Last year, as a third-year student, was the first time I heard about the practices related to individual arrangements at the University. I did not get the information from the University – instead, I read an interview with disability activist Marja Puustinen from Helsingin Sanomat. In the interview, Puustinen describes the many obstacles standing in the way of being granted individual arrangements and how this places disabled students, for instance, in an unequal position compared to other students at the University.
Individual arrangements refer to various practical measures meant to ensure smooth study progress. Students may require these arrangements due to dyslexia or sensory impairment, for instance. Receiving additional time to complete an exam or submit an assignment, getting a separate exam room or being allowed to use alternative methods to complete studies are all examples of different individual arrangements. The practical implementation of the individual arrangements is based on the student’s individual needs and situation. However, being granted the individual arrangements at the University of Helsinki may require a lot of effort.
Students must first get a medical certificate, or a similar certificate signed by a specialist, to indicate why they need individual arrangements. Acquiring such a certificate may take up to several months, as was the case with Puustinen. The long time required to get the certificate may reduce many students’ chances of completing their study units. After acquiring the certificate, students have to request suitable individual arrangements separately for each course. Demanding the realisation of one’s rights separately for every single course is taxing for the students and may make it more difficult for them to cope with their studies.
Teaching personnel need additional support to help them implement the individual arrangements. Some arrangements may be easy to implement, such as giving additional time to complete an exam, whereas others may be more difficult to arrange due to limited resources. Depending on the arrangements, implementing the individual arrangements may put a strain on the teacher. If the teacher does not have sufficient knowledge of the arrangements, time spent on researching the matter may cut into their other duties. The whole process of granting individual arrangements needs a complete overhaul.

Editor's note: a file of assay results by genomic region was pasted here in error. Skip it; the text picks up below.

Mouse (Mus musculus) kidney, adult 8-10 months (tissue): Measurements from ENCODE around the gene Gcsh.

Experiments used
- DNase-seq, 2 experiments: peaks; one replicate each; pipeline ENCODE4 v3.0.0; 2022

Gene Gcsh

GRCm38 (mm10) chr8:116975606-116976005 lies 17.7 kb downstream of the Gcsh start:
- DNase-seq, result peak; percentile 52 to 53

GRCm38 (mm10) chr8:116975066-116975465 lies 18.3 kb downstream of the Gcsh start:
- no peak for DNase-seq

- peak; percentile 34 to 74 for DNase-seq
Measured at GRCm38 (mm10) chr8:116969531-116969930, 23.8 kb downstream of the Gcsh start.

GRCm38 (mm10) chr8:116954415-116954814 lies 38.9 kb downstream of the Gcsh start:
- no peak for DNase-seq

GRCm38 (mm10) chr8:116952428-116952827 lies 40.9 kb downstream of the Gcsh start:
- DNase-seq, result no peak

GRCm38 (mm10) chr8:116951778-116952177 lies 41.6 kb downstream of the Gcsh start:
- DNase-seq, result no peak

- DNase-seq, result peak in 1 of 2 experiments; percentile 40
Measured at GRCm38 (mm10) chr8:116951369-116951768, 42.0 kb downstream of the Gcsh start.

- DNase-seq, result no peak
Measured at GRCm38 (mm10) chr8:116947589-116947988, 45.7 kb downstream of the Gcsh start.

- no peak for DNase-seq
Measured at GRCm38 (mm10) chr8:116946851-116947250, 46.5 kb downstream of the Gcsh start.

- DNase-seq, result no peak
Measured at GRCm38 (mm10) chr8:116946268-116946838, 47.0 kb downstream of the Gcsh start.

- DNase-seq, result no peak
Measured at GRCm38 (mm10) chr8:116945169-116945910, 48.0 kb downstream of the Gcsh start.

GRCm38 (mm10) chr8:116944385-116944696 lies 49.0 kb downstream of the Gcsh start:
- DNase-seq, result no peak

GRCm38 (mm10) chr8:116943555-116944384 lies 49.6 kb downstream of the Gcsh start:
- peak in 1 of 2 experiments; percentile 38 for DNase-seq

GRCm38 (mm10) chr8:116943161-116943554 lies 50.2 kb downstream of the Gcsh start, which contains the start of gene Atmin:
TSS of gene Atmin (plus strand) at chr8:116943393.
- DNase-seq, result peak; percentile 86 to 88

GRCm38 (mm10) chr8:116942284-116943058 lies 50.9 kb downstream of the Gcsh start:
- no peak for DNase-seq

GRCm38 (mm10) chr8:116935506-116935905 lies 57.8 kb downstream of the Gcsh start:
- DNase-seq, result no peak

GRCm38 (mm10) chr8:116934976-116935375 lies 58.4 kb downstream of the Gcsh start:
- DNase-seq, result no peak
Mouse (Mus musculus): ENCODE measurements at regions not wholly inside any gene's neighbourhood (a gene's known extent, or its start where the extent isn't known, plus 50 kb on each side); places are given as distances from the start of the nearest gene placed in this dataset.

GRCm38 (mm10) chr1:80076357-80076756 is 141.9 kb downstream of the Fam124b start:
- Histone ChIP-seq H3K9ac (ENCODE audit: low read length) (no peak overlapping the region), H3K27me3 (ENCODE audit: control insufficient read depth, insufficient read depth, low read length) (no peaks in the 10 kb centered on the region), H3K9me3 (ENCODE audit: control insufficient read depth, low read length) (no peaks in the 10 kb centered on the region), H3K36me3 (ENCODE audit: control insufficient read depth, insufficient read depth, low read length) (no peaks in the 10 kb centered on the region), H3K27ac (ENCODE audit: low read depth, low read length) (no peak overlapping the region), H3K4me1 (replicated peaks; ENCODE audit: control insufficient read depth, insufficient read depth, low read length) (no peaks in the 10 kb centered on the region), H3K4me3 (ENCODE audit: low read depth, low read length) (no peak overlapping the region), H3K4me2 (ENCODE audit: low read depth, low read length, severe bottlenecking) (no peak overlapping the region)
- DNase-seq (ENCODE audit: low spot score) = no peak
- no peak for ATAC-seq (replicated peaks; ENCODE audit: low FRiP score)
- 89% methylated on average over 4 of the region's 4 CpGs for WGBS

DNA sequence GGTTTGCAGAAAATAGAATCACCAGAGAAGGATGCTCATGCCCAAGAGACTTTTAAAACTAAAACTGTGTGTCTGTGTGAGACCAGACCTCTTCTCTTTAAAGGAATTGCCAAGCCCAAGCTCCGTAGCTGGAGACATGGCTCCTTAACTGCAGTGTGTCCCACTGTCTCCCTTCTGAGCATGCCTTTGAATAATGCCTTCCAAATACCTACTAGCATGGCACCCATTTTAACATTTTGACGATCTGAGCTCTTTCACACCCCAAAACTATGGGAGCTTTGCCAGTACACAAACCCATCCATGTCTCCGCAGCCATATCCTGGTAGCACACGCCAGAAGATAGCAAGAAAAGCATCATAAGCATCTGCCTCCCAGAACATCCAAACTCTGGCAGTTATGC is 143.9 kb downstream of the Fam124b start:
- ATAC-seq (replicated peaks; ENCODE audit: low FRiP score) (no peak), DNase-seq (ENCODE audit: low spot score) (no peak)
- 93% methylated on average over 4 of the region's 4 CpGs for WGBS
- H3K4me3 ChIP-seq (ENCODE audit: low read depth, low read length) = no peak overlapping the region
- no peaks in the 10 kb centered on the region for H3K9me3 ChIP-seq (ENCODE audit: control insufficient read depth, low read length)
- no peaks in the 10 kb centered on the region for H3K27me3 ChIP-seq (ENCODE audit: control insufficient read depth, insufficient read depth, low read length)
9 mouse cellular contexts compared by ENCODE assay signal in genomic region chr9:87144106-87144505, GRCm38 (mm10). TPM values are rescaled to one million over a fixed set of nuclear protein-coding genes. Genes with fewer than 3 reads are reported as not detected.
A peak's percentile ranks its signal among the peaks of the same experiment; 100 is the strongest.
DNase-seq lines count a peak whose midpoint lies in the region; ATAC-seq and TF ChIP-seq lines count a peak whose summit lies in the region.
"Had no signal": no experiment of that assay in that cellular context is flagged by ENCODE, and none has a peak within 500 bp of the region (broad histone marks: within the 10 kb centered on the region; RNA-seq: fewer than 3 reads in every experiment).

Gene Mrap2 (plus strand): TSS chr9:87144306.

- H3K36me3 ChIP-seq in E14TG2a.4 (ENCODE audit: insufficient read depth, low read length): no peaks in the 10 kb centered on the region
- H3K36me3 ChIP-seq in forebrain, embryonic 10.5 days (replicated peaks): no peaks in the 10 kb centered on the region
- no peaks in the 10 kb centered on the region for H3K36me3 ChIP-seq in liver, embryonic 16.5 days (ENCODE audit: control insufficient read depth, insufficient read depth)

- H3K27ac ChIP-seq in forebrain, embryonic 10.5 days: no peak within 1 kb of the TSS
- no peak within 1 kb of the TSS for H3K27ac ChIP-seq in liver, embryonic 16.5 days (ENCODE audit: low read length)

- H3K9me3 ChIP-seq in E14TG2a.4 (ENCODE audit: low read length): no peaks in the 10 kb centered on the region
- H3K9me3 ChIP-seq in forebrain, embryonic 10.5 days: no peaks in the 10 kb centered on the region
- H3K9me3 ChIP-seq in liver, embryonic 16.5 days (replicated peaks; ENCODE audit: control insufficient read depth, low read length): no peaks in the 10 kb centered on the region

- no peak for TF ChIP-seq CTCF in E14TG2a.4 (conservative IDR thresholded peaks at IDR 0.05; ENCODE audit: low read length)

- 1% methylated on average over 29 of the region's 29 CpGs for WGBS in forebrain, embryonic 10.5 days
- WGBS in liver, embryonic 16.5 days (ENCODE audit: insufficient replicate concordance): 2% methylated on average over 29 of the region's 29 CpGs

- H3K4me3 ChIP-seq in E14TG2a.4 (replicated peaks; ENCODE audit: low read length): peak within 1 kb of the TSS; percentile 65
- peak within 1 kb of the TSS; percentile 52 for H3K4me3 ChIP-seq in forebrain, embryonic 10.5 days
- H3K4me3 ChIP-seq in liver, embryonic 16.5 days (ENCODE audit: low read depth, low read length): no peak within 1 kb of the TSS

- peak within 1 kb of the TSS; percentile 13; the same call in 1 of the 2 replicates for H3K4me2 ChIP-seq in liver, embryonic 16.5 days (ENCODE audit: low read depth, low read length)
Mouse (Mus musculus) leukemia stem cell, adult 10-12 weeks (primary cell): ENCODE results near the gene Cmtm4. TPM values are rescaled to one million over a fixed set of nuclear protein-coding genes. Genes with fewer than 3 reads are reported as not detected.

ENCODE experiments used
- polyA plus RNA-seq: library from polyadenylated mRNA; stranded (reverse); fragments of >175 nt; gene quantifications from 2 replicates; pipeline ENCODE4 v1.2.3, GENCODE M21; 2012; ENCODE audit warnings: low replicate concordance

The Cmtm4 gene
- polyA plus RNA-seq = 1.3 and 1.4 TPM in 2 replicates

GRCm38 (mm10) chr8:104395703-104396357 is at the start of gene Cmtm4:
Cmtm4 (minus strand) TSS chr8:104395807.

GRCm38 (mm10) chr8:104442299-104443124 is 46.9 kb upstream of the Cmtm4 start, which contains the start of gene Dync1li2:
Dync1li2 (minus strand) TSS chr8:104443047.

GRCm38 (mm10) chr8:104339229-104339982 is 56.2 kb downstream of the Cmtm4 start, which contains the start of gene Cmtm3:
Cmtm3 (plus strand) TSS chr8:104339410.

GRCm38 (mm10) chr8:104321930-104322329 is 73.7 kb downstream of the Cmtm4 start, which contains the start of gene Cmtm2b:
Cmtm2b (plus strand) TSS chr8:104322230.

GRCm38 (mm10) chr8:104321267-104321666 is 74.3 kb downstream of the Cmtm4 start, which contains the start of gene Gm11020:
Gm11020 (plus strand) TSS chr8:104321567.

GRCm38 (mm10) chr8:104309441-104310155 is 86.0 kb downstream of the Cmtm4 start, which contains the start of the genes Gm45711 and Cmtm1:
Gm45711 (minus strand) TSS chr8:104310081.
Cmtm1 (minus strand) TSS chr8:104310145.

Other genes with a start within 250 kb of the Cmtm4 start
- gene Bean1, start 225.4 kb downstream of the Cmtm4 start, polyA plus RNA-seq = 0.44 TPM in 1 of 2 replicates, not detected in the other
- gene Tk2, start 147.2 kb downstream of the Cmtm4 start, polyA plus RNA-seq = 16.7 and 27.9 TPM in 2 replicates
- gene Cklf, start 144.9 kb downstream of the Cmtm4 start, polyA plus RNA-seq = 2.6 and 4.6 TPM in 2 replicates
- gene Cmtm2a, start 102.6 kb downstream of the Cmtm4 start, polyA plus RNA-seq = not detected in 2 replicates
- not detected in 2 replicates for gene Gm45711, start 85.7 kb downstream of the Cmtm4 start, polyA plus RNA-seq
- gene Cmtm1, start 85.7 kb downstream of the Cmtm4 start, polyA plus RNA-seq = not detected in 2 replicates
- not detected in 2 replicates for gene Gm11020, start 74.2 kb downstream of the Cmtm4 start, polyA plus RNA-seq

As part of the national accessibility plan, all higher education institutions are obligated to make their own accessibility plans. These plans are meant to delve into the challenges and solutions related to accessibility at universities. This work has begun at the University of Helsinki, too, and the Student Union is closely involved in the preparation process. Our goal is to have the accessibility of individual arrangements also taken into account as part of the plan to ensure that the arrangements do not put unnecessary strain on students or personnel.
At HYY, we have tried to find different solutions to simplify the process of being granted individual arrangements. The following are some of the ways in which the University could tackle the issues of the current system:
- Having more than one completion method for each study unit whenever possible.
- Creating a service path for students that clearly states the application process for the arrangements as well as the criteria for granting them.
- The University develops a system that is available in Sisu or the ‘My Studies’ page where students can describe their individual needs and, if necessary, edit or hide the information.
The difficulties that Puustinen had with being granted individual arrangements must not be repeated at any university. Students receiving the support they need to complete their studies at the University is in everyone’s interests. In an accessible university, students must have the opportunity to focus on their studies instead of having to worry about the realisation of their basic rights. Smooth study progress should not be a privilege.
Member of the Board in charge of equality